Kaiser observes that claiming that God had shown her the correctness of a specific definition of the "daily" although she later denied that she had done so creates a contradiction between her Early Writings statement and her recollection of that statement around 1900. This undermines her authority, but the first and second camps probably don't realize that.
Regarding the third view, Kaiser notes that sometimes Ellen White did not want to give the final word on a subject. Sometimes she received clear instructions on doctrinal matters to settle a doctrinal controversy. Other times she shaped the church's doctrine based on conclusions from her visions. Sometimes she confirmed Bible study.
While the writings of Ellen White should not be used as the basis of doctrine, they nevertheless have the purpose of guiding in understanding the teachings of the Bible and their application. She said that if the whole subject of the "daily" were debated, the following would result.
- People would be exposed to questions that would weaken their faith.
- People would be occupied by an unnecessary controversy.
- Leaders would be distracted.
- The work in large cities would be delayed.
- It would produce statements that would give Adventism's critics ammunition.
She counseled that denominational energy should instead be focused on training church members to teach the simple, saving truth and speaking in a simple manner on vital subjects that are easily understood. If that is the case, should we study the "daily" at all? Ellen White regretted that the people involved did not have the spiritual attitude that could enable them to study it out to a proper conclusion. When she cautioned against making it an issue, she qualified the statments by "now," "at this time," etc. In other words, Ellen White leaves open the possibility that there could come a time when the meaning of the "daily" would be settled.
Kaiser suggested that we need to be very careful in how we interpret and understand Ellen White's writings. He proposed that we need to use a kind of exegesis like we do with the Bible. He also cautioned that when we study the Bible and come to different conclusions, we should consider the consequences in sharing what we find.
Stan Hickerson, pastor of the Stevensville Adventist Church and presenter at last year's symposium, asserted that Kaiser is too humble in acknowledging the consequences of his study. Hickerson suggested that this "daily" conflict set the table for a dinner of conflict between sola scriptura and Ellen White that has never ceased to give indigestion.
He proposed that there are sociological factors involved in the conflict, such as the factor of guilt by association from which the "new view" suffered. He suggested that Kaiser look more into the collaboration between David Arnold and O. R. L .Crosier as a cross-fertilization between the Age to Come and Heavenly Sanctuary view. Dr. Conradi also gave the view poor association among North American Adventists. Hickerson suggested that this is a poor way even in our day to judge ideas.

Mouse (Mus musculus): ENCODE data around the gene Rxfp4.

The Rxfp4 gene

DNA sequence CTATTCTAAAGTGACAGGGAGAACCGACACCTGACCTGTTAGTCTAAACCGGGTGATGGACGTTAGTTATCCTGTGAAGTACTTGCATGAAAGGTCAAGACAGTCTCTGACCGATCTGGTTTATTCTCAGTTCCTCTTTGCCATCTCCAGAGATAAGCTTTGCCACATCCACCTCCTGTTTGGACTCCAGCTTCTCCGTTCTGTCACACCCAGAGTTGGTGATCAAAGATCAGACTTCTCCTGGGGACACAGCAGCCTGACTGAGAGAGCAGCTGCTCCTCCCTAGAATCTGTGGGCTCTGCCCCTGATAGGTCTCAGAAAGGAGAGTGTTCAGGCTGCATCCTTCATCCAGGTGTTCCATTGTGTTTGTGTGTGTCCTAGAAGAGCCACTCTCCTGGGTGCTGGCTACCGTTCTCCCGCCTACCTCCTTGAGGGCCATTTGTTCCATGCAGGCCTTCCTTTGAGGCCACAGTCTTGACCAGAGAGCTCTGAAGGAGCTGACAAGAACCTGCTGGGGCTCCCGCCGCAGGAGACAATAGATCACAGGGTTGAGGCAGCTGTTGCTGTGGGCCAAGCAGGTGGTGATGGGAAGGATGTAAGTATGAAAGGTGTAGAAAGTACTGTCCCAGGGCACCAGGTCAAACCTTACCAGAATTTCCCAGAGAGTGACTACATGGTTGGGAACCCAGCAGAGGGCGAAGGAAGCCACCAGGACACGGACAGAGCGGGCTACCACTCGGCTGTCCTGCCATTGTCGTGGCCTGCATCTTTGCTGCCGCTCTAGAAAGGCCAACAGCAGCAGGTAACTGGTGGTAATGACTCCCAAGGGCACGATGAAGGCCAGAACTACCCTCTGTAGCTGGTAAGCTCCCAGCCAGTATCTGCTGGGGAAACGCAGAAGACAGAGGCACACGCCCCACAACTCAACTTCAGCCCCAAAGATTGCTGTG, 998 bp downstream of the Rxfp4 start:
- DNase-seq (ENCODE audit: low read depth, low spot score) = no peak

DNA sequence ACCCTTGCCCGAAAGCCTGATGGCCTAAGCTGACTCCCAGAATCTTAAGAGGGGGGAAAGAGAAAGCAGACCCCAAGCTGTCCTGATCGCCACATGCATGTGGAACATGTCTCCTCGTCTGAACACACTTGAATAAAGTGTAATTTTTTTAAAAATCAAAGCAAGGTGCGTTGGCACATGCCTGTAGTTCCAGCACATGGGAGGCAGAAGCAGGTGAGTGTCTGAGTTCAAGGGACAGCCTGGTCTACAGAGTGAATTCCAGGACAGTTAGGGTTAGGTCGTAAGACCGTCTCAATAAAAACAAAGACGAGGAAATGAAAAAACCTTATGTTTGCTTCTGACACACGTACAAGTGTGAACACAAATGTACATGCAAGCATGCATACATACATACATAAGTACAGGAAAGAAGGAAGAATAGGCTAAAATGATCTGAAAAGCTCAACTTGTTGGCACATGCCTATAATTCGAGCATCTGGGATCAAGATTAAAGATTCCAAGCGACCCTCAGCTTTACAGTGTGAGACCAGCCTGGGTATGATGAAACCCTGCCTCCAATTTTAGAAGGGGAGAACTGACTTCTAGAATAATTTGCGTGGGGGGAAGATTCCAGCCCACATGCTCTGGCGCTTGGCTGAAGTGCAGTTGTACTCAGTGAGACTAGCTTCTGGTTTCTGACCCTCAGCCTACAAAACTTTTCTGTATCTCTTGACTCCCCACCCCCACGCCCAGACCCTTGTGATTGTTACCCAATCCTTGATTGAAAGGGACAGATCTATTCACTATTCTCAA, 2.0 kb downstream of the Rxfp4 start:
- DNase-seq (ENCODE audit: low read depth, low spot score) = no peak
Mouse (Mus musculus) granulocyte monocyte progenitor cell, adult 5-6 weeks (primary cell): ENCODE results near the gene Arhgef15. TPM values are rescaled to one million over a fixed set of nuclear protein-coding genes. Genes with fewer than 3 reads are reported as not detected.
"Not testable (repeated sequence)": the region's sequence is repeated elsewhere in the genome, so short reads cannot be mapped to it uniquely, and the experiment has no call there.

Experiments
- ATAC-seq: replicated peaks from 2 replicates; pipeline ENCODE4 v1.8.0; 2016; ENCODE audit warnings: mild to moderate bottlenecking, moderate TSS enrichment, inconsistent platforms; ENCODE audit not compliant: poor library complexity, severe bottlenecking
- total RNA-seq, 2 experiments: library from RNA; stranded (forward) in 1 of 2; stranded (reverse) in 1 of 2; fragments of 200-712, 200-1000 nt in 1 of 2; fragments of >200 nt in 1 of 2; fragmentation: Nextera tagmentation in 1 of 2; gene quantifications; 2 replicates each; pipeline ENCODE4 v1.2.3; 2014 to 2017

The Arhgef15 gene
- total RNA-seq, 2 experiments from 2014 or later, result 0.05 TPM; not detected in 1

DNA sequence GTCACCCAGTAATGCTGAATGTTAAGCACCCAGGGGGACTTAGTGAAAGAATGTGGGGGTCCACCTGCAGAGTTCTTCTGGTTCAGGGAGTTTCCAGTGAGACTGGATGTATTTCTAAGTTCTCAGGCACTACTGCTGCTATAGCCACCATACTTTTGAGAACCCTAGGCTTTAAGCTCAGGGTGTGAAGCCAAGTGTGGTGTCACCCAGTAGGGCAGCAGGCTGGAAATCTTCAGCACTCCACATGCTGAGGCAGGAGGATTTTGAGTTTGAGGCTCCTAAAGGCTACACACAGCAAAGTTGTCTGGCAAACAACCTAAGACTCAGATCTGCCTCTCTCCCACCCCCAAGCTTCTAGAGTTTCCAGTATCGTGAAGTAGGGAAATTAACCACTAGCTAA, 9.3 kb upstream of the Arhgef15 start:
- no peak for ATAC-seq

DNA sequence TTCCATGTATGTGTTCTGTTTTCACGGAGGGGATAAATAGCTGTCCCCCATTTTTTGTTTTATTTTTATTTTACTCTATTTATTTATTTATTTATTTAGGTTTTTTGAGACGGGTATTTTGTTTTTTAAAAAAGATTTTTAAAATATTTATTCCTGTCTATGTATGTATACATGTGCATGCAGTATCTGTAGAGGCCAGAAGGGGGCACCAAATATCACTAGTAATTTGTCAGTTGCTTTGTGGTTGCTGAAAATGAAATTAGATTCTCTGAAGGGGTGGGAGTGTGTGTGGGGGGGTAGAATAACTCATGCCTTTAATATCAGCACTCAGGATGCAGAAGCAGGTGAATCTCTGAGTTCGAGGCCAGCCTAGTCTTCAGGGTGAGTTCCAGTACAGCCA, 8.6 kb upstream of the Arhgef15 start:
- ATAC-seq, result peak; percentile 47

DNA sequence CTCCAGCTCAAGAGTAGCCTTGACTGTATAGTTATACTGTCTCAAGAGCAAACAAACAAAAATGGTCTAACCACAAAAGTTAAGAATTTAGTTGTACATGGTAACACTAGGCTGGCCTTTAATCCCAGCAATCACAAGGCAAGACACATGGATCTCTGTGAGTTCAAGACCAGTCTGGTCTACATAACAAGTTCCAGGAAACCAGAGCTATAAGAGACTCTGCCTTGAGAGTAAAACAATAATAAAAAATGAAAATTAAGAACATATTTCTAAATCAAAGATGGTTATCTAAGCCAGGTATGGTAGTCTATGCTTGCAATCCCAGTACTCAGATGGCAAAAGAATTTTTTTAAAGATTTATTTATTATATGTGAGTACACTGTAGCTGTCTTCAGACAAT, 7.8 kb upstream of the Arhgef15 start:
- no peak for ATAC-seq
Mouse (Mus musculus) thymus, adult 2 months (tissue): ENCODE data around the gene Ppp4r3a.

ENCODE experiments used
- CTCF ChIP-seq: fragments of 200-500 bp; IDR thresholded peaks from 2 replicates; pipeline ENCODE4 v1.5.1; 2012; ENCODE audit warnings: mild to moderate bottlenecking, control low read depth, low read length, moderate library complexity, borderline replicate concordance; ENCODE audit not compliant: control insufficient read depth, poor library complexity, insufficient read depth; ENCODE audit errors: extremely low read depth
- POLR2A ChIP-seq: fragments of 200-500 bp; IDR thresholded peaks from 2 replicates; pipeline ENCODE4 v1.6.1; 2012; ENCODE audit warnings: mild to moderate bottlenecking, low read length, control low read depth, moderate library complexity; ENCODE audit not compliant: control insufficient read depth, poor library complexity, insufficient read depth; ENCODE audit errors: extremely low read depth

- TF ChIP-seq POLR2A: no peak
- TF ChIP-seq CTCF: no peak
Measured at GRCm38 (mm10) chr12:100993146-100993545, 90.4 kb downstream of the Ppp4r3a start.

Hickerson emphasized the role of defensive rhetoric which demonized the opposition. One author accused those on the other side having committed the unpardonable sin. This rhetoric has persisted to this day. What would Ellen White say about this today?
There is an issue of authority when two opposite views can be justified from the same authoritative writings. Do we really take Ellen White as an authority when we use her writings to contradict herself? As it developed, Hickerson proposed that the issue became one of loyalty to Ellen White versus loyalty to the scriptures, which he called "separating the inseparable." Perhaps in these cases, our true authority turns out to be what we see in the mirror every morning.
Questions & Answers
Where was the Ellen White statement found where she said she does not know what the "daily" is? Kaiser did not know off-hand, but referred the questioner to his MA thesis.
A commenter observed that sometimes history does not repeat itself and that we should not make the mistake of thinking all conflicts take the same form.
Assuming that the core truths are easy to discern in scripture and some other things are shrouded in mystery, how significant is it to pursue exegetical work on the "daily"? Hickerson responded that he is grateful for all the information in the Bible, and that every word given by God ought to be studied. Kaiser replied that the understanding of and recognition of truth in the Bible grows all the time. The fact that we could not understand the "daily" 100 years ago doesn't mean that we should not seek to understand it today, nor that it could not have implications for our theology. He did, however, say that it should be done with the right attitude.